Perhaps the Obama administration felt that Bush simply had not gone far enough, that lingering resentment of the United States and the West in the Islamic world was caused by the "disproportionate" power imbalances, and that "leveling the playing field" between Islam and the West would result in friendlier relations--and an end to Terror. After all, if the Islamic world could see that not only was America not anti-Islamic, but rather pro-Islamic, there would be no reason for terror attacks. Maybe this is one reason for increasing Muslim immigration to Europe and the United States, despite obvious risks. Unfortunately, despite active American support for Muslim Brotherhood groups around the world, terror attacks continued against the West--in Boston, in San Bernadino, in Paris, and in Brussels.

Whatever benefits collaboration with Islamic Fundamentalism may have seemed to offer the Obama Administration, as a strategy it was no more successful (arguably even less so) than the Bush administration's appeasement of Islamists.  Unfortunately for her campaign, Hillary Clinton cannot credibly distance herself from an administration in which she served as Secretary of State.


Many have noted similarities between the appeal of Bernie Sanders and Donald Trump. Despite ideological differences--Sanders is a socialist, Trump a capitalist--both candidates appeal to outsiders and deliver passionately "anti-Establishment" and nationalistic stump speeches. And, when it comes to Islamic Fundamentalism, both candidates offer a stark contrast to either the Bush or Obama administration foreign policy.

Obviously, both candidates are native New Yorkers. Both have New York accents, both have New York mannerisms, and both publicly express anger in ways common to their birthplace (Russell Shorto has made a persuasive case that New York culture is a legacy of Dutch settlement of New Amsterdam).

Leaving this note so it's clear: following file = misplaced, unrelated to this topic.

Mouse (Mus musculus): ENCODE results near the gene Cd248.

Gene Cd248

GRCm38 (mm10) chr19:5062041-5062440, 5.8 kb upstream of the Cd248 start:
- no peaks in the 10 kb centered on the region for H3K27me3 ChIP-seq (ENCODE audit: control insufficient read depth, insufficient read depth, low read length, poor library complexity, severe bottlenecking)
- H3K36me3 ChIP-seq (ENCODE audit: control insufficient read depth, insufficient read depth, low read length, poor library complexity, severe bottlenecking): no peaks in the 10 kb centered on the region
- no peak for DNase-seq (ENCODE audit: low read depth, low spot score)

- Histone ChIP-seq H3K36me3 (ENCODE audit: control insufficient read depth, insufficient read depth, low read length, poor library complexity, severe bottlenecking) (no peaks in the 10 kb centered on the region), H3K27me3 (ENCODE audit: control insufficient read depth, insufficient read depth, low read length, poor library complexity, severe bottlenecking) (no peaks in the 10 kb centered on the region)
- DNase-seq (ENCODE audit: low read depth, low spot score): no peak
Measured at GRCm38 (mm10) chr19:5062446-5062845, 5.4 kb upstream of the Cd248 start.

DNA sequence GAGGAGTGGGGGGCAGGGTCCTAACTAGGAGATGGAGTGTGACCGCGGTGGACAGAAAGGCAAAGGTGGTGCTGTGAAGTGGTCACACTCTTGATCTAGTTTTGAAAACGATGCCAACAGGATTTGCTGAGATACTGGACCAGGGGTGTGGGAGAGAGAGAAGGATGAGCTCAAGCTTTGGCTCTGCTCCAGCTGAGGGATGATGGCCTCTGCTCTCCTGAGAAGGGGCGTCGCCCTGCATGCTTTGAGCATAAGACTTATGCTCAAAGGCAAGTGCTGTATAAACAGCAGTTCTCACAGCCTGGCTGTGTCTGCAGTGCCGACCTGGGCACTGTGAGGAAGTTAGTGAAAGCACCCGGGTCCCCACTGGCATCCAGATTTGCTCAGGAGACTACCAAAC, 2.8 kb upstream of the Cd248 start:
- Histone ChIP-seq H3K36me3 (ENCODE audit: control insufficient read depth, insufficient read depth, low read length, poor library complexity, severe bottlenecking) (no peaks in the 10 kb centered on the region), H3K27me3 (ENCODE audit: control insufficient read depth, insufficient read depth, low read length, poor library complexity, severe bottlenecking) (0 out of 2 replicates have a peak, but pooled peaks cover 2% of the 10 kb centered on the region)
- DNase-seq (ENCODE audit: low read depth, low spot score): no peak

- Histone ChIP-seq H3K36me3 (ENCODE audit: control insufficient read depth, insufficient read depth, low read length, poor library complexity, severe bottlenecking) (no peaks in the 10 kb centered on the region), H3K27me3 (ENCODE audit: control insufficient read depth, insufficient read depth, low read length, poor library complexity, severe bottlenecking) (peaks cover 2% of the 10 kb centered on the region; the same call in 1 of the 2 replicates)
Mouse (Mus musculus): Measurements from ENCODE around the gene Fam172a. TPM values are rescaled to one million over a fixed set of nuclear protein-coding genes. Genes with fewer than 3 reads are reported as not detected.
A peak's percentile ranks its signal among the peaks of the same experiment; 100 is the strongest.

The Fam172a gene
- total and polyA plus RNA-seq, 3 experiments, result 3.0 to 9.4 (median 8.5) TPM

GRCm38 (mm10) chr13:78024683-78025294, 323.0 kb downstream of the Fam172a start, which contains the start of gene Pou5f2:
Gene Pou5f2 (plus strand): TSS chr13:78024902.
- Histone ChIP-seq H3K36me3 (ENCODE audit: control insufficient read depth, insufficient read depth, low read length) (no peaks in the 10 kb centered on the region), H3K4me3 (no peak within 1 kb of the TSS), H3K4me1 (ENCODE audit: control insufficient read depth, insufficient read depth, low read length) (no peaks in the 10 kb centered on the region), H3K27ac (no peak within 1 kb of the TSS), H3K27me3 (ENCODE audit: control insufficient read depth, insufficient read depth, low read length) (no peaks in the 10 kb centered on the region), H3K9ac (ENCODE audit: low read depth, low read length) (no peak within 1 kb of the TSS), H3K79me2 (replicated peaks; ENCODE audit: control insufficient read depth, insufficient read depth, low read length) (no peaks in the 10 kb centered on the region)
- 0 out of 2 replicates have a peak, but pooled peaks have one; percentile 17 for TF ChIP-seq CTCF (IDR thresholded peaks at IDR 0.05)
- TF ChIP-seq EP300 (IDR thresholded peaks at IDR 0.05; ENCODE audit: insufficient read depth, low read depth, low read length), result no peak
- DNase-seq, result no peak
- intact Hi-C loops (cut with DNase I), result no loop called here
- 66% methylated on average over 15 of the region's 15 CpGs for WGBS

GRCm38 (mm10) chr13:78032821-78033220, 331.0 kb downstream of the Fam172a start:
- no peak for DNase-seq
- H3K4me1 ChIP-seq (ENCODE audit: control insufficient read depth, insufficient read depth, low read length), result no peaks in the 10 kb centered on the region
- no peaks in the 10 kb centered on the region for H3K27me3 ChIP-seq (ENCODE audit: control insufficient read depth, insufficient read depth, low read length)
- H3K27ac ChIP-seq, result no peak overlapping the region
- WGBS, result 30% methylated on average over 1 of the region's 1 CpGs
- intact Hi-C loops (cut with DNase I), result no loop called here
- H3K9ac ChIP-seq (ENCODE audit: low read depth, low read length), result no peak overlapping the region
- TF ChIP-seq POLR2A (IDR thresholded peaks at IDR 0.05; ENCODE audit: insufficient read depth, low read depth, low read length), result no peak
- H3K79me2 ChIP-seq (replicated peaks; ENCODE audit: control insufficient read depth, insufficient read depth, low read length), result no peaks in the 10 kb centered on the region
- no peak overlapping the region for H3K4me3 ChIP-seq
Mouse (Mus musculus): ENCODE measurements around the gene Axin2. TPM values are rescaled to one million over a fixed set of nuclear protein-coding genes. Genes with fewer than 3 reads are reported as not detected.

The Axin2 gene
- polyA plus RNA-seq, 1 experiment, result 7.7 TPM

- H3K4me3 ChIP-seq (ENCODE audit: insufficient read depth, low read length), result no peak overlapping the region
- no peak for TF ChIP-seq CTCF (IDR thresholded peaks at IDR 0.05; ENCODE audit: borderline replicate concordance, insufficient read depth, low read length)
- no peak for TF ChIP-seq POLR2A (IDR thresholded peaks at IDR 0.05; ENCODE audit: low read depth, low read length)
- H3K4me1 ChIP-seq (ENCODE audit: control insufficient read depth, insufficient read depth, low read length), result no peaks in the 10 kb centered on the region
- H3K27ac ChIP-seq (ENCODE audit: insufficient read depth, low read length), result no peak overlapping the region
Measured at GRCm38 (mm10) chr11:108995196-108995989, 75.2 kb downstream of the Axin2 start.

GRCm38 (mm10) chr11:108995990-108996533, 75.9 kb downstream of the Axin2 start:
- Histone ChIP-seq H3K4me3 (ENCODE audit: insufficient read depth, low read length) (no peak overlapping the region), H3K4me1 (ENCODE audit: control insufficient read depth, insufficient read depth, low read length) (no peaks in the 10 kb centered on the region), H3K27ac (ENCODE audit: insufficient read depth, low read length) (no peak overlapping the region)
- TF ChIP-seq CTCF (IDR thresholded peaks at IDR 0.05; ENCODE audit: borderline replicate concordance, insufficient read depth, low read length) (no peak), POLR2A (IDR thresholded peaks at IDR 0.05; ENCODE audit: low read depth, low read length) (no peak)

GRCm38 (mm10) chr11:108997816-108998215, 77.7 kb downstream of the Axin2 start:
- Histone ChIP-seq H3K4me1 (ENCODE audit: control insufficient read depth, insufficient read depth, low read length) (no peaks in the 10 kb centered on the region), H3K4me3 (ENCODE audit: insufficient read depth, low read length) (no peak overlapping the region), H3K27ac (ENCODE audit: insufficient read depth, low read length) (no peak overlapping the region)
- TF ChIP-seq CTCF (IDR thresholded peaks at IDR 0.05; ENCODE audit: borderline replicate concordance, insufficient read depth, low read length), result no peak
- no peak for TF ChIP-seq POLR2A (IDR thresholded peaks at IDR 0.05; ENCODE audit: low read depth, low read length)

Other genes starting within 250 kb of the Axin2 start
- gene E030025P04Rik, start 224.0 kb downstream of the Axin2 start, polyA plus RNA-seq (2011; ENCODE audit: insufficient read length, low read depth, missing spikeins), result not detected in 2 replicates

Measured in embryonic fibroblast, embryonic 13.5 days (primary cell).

Although Sanders is a Vermont resident, parts of that state nowadays seem to resemble the North Bronx of the pre-Robert Moses era, with headquarters for successful companies such as Ben and Jerry's or Green Mountain Coffee, not to mention numerous second homes and hobby farms of affluent New Yorkers, instead of flinty farmers tilling rocky soil.

Sanders has stated that he would "move away from a policy of regime change." That means, by implication, an end to US support for the Muslim Brotherhood. While Sanders does not emphasize his Jewish roots, he does not deny them. Given that Osama Bin Laden targeted New York in part because of its large Jewish population, election of a Jewish President of the United States from New York City would inevitably send a message of defiance to the Islamic world, independent of any particular policy choices made by the candidate.
It goes without saying that Donald Trump's foreign policy views are better known than Sanders'. The outspoken New Yorker has called for a temporary moratorium on Muslim immigration to the United States; he has stated "frankly, we are having problems with Muslims," and he has declared that George Bush failed to keep America safe.

To a successful construction magnate who probably suffers from an "edifice complex," destruction of the World Trade Center in front of his own eyes must have left an indelible mark. There can be no doubt that one of his motivations is to avenge the attacks of 9/11. There can be no question that he would confront ISIS, just as he has promised--it's clearly personal.

There are precedents for dramatic policy swings: The United States dramatically changed policy from collaboration with slavery under President Buchanan in 1860 to confrontation under President Lincoln in 1861--going from fighting, trying, and executing John Brown for attempting to free slaves at Harper's Ferry to invading the South with the Union Army singing the "Battle Hymn of the Republic" to the tune of "John Brown's Body" in order to end slavery in the United States of America.

On a smaller scale, President Reagan's election ended the "malaise" of the Carter years, vis-a-vis the Soviet Union.

Likewise, election of either Bernie Sanders or Donald Trump promises to bring dramatic change of direction to American foreign and domestic policy.

Thus, 2016 has already proven to be a watershed election year.